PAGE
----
# How do you find the inverse of f(x) =(x + 2)^2 - 4?

Jan 25, 2016

No inverse function exists without domain restrictions.

#### Explanation:

Set $f \left(x\right) = y$:

$y = {\left(x + 2\right)}^{2} - 4$

Interchange $y$ and $x$ in your equation:

$x = {\left(y + 2\right)}^{2} - 4$

Now, you need to solve this equation for $y$.
First of all, add $4$ on both sides:

$x + 4 = {\left(y + 2\right)}^{2}$

The next step would be to draw the root. However, this will leave you with two solutions, since e.g. for $25 = {x}^{2}$, both $5 = x$ and $- 5 = x$ are solutions.

$\sqrt{x + 4} = \left\mid y + 2 \right\mid$

$\iff \pm \sqrt{x + 4} = y + 2$

Subtract $2$ on both sides:

$- 2 \pm \sqrt{x + 4} = y$

Beware that a function must have a unique value for $y$ for each unique value of $x$.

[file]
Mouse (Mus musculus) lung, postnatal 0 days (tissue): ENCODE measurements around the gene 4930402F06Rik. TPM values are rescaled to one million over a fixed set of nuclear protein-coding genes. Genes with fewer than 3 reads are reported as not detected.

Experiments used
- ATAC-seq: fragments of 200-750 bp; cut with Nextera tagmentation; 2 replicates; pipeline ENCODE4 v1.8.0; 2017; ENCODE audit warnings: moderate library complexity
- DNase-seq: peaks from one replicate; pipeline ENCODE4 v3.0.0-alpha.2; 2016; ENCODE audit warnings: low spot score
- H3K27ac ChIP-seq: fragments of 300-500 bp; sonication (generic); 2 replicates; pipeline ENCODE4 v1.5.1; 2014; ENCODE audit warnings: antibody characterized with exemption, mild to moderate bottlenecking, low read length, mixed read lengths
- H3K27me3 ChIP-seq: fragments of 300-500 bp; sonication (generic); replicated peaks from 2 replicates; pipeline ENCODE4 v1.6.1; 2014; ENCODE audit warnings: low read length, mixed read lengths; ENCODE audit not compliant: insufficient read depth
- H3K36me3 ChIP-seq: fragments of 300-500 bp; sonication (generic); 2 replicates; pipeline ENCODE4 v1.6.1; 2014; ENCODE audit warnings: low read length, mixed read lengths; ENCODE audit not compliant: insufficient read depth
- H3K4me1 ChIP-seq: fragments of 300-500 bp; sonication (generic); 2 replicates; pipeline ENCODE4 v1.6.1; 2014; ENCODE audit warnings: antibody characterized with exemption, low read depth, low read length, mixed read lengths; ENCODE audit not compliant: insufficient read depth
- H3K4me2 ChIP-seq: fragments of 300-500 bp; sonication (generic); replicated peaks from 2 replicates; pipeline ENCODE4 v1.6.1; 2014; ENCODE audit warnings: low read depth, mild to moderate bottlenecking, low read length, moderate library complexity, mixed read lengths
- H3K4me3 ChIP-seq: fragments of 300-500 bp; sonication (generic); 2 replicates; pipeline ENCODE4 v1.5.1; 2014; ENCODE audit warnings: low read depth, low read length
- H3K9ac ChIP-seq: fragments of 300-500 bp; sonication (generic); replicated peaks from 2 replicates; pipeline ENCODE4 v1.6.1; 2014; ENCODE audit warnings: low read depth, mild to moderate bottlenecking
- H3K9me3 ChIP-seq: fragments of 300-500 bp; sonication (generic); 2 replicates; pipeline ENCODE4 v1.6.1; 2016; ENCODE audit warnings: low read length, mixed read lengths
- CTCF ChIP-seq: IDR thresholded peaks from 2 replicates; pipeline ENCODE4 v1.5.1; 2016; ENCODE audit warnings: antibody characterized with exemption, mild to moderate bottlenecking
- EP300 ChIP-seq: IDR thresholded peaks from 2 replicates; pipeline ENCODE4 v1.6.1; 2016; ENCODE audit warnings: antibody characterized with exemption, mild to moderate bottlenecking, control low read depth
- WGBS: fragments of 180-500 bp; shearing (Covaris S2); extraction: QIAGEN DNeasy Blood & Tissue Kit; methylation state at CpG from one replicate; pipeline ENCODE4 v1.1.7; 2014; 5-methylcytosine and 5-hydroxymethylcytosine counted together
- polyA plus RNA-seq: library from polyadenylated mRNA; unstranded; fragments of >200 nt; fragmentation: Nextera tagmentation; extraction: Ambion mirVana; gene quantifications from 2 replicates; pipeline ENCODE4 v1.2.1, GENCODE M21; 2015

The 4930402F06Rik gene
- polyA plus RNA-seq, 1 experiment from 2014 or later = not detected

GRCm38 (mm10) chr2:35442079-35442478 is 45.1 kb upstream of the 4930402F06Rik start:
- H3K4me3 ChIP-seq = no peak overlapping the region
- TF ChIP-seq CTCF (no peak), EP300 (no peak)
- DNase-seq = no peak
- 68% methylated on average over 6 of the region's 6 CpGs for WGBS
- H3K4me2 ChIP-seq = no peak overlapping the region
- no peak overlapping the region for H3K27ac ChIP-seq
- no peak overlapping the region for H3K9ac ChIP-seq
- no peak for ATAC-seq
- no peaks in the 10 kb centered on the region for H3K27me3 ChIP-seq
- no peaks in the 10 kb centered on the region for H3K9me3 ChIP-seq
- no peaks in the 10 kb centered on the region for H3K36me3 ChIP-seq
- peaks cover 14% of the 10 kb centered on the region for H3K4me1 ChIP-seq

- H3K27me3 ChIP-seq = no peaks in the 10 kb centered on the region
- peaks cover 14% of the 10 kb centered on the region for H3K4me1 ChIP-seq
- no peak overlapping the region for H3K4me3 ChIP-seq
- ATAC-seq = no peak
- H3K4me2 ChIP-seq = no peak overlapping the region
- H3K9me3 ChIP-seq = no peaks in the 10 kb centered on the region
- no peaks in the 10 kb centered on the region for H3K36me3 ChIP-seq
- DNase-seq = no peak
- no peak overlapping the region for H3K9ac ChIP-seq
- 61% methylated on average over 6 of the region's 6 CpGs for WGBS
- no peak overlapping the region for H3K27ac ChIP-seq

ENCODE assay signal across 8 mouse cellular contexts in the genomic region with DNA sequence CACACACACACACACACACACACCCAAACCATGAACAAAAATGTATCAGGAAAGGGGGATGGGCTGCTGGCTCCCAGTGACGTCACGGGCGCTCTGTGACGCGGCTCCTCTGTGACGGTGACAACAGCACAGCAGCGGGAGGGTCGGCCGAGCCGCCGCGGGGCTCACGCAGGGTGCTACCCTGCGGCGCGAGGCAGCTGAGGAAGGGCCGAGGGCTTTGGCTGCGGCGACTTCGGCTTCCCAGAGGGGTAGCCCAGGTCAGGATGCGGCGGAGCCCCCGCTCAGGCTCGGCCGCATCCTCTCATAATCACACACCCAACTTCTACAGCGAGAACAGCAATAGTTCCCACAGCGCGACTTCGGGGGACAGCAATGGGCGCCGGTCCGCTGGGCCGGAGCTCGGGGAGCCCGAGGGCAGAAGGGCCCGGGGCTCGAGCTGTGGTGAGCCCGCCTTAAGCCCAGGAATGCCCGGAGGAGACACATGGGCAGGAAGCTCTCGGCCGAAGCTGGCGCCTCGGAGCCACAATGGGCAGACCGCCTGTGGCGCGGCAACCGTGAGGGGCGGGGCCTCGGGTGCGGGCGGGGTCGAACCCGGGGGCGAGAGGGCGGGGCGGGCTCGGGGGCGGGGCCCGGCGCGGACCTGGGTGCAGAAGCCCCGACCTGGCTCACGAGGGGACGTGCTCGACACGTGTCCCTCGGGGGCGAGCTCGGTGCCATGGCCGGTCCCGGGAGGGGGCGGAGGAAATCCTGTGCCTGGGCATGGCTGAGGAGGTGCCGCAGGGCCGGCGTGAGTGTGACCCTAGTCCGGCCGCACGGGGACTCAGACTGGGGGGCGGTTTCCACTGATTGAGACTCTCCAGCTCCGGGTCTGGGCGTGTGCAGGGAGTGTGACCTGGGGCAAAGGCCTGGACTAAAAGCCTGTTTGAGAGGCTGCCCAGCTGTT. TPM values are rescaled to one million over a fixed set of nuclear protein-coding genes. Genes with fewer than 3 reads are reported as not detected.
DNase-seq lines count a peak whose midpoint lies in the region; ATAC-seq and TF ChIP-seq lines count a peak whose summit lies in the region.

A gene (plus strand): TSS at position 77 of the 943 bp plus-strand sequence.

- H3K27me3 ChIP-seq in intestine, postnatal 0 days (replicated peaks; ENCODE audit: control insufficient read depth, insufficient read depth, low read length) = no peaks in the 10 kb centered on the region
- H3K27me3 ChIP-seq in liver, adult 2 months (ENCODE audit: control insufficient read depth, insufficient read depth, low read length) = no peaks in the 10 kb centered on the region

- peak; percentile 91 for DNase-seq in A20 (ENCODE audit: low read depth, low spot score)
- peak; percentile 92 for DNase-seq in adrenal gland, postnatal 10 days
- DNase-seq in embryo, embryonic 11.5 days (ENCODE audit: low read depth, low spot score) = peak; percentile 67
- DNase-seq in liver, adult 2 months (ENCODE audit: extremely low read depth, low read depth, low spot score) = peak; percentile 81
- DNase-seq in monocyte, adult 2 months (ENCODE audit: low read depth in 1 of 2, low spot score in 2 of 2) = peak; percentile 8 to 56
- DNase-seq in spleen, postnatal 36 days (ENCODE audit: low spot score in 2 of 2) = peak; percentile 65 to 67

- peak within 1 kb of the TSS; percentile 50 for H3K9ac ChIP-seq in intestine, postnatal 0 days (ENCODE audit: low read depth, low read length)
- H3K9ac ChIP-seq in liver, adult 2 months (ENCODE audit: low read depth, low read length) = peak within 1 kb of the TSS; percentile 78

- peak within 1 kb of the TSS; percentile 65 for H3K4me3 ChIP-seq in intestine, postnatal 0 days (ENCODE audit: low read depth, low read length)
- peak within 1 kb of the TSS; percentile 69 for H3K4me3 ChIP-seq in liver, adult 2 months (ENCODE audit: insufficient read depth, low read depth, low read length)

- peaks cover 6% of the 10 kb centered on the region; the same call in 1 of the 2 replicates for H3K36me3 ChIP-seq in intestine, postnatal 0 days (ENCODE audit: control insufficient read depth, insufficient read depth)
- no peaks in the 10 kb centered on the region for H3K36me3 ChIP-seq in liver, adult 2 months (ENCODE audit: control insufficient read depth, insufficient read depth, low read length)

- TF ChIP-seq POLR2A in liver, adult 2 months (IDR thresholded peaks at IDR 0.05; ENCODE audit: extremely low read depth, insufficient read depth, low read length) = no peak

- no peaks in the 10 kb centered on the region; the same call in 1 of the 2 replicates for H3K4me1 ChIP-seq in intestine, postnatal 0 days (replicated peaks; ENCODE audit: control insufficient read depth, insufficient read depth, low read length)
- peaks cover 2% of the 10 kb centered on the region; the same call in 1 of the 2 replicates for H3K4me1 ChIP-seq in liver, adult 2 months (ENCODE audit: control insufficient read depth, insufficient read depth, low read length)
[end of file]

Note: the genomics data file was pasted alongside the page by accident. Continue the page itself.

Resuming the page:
However, this is not the case here since for e.g. $x = 12$, you have both $y = - 2 + \sqrt{16} = 2$ and $y = - 2 - \sqrt{16} = - 6$.

This means that there no inverse function exists.

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Remark:

An inverse function would exist if you restricted the domain of the original function.

As you can easily see that the vertex of the function is at $x = - 2$, it would suffice to either restrain the domain to e.g. $x \le - 2$ or to $x \ge - 2$.

For example, if your original function was

$f \left(x\right) = {\left(x + 2\right)}^{2} - 4 \text{ where } x \ge - 2$

then you could continue with the calculation from above, abandoning the negative term:

$y = - 2 + \sqrt{x + 4}$

Replace $y$ with ${f}^{- 1} \left(x\right)$:

${f}^{- 1} \left(x\right) = - 2 + \sqrt{x + 4}$